Hawaiian shirts make everyone happy. It's not a statement, but pure fact. Up on the wall at Trader Joe's hangs a list of the top reasons why everyone shops at the venerable supermarket chain. And while waiting in line to just eavesdrop on any number of checkout conversations does merit consideration on the big board, the shirts are nice … very nice.

Adorned by the friendly staff who love their job (maybe it's because of the good pay and benefits), the staff give you the organic eating, wild salmon munching consumer the tender love and care you richly deserve. If you still crave for even more attention grab a box of TLC near the snack aisle, no helpful advice here, just some Tasty Little Crackers. There's plenty to eat.

Named after founder Joe Coulombe, the Trader Joe's chain was established in 1958, first starting in the greater Los Angeles area as a chain of “Pronto Market” convience stores similar to that of late night munchie store 7-Eleven.

Feeling that competition against 7-Eleven would prove to a disaster, Coulombe set sail on a new concept. Inspired by his trip to Tahiti, the South Seas motif and plethora of tiki shirts adorned by all store employees was born.

The first Trader Joe's opened in Pasadena, Calif. (Arroyo Parkway) in 1966. Coulombe realized that as more Americans traveled and tried new cuisine, they came home knowing that such products were not sold in their everyday supermarkets. Facing a wave of strong competition from 7-Eleven, the chain began to differentiate in 1967, unique products (no slurpees) were sold in the store and floor space doubled.

Nowadays picking up a nice cut of sirloin would be a breeze, pick it up in its nicely sealed package and throw it in the basket but back in the early years of operation it meant having a little chit chat with the butcher, as the store offered fresh meats provided by butchers who leased space in the store. Sandwich shops, freshly cut cheese and fresh squeezed orange were also original staples. After 40 years of operation the results are still as strong as ever, in its October 2006 issue, Consumer Reports ranked Trader Joe's as the second best national supermarket chain in the U.S.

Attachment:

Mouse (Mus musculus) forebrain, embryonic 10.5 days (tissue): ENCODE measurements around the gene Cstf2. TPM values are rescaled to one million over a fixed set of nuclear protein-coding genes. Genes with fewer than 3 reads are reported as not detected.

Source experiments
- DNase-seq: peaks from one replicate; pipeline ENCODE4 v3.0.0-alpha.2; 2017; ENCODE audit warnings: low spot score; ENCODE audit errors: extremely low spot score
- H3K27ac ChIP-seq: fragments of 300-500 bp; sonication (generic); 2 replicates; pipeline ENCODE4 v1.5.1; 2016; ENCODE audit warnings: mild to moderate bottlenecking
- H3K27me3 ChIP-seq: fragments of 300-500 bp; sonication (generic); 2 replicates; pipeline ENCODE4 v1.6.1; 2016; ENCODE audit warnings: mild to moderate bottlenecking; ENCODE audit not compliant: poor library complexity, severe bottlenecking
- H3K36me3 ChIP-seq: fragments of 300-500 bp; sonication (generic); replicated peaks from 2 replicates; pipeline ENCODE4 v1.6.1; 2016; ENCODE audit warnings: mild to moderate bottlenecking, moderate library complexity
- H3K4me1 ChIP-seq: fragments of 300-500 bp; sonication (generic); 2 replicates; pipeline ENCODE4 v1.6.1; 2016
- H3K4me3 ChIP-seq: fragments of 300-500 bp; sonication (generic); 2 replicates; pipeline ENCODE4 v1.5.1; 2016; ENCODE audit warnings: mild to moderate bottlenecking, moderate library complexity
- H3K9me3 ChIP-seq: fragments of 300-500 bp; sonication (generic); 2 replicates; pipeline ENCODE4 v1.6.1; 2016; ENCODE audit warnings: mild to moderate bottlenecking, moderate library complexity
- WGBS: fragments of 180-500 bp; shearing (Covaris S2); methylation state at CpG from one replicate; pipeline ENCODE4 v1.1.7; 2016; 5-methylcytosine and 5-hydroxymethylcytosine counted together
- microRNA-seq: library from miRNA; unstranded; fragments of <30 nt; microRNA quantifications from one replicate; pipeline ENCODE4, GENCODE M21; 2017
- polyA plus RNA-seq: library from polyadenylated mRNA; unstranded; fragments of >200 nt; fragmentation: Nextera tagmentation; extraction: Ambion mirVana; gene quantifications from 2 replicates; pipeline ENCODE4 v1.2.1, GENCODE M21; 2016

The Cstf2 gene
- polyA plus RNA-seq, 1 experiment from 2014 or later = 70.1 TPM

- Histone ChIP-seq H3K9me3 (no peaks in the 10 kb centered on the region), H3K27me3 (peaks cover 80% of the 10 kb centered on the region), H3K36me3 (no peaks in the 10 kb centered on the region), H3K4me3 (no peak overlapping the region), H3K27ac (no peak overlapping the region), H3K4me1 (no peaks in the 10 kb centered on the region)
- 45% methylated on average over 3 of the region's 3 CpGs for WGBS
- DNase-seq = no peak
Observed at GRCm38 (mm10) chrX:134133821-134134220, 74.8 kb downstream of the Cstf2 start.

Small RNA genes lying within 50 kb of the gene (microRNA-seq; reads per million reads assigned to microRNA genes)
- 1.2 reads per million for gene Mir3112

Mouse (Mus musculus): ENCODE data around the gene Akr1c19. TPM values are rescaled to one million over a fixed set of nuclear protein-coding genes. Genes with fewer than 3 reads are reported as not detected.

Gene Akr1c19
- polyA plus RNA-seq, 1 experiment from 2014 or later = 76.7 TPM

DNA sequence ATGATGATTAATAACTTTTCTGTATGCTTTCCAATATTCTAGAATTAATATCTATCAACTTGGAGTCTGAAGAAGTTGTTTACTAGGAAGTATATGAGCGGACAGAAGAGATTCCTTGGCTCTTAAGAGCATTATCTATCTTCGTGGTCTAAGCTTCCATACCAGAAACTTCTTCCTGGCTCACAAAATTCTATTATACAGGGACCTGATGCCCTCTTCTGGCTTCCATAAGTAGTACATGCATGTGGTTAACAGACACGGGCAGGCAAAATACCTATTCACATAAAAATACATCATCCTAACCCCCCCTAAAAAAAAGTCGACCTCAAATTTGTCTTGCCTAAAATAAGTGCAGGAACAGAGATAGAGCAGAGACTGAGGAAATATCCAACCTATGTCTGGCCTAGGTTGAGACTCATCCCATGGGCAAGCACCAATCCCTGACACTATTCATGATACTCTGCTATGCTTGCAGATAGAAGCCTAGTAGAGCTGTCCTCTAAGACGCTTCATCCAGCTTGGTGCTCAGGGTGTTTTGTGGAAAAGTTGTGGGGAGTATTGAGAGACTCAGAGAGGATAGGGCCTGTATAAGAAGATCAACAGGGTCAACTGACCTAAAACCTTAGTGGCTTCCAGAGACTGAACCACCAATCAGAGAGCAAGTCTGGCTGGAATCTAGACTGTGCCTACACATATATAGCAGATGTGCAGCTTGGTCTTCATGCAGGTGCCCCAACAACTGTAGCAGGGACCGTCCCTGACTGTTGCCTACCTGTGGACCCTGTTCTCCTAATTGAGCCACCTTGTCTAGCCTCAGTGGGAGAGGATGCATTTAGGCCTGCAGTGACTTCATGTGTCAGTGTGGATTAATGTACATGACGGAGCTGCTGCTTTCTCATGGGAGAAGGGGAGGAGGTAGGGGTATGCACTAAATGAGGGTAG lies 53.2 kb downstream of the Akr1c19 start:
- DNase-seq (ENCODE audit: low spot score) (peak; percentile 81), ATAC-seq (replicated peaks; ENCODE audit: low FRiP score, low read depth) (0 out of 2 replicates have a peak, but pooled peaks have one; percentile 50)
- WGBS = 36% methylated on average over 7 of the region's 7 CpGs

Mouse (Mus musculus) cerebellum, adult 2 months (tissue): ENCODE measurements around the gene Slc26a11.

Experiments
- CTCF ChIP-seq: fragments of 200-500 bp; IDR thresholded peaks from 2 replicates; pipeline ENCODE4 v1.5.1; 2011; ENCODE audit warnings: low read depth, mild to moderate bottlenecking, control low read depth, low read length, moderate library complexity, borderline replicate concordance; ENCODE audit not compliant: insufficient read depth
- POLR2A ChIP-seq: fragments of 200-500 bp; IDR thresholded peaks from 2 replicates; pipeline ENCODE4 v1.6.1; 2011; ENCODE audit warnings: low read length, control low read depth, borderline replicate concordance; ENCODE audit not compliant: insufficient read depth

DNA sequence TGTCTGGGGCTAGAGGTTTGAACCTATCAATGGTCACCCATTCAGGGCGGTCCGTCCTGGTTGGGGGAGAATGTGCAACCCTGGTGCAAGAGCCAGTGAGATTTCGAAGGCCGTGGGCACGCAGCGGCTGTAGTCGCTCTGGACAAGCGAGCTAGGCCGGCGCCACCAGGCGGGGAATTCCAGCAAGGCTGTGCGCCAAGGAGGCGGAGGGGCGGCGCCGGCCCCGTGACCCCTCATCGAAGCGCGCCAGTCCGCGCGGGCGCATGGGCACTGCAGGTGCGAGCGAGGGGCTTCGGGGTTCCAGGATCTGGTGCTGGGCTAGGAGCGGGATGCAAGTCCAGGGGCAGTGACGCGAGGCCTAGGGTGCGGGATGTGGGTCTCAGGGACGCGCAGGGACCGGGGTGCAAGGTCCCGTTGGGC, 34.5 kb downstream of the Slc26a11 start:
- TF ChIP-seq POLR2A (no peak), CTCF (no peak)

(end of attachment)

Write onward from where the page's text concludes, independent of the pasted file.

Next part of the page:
The number two has had a prominent spot within the aisles over the years. Sure, the nut aisle is outstanding and the wall of pasta from farfalle to rigatoni is superb but what makes them keep coming and coming is the Two Buck Chuck. Charles Shaw where have you been all our lives.

California Sauvignon, Chardonnay and Merlot – they're all there. At $1.99, its no doubt a bargain, the chalkboard sign above the nicely stacked bottles says it all, 240 million bottles sold and if there's to be any number of cheese parties or just excuses to relax after a hard work week, the figure looks to approach a steady climb for a long time to come.

Don't fret drinkers, enjoy some nice cider as you peruse through the aisles. Pick up a cup or two at the manned station, a tiki hut no less.

Trader Joe's has over 120 locations in California. For more information, visit www.traderjoes.com .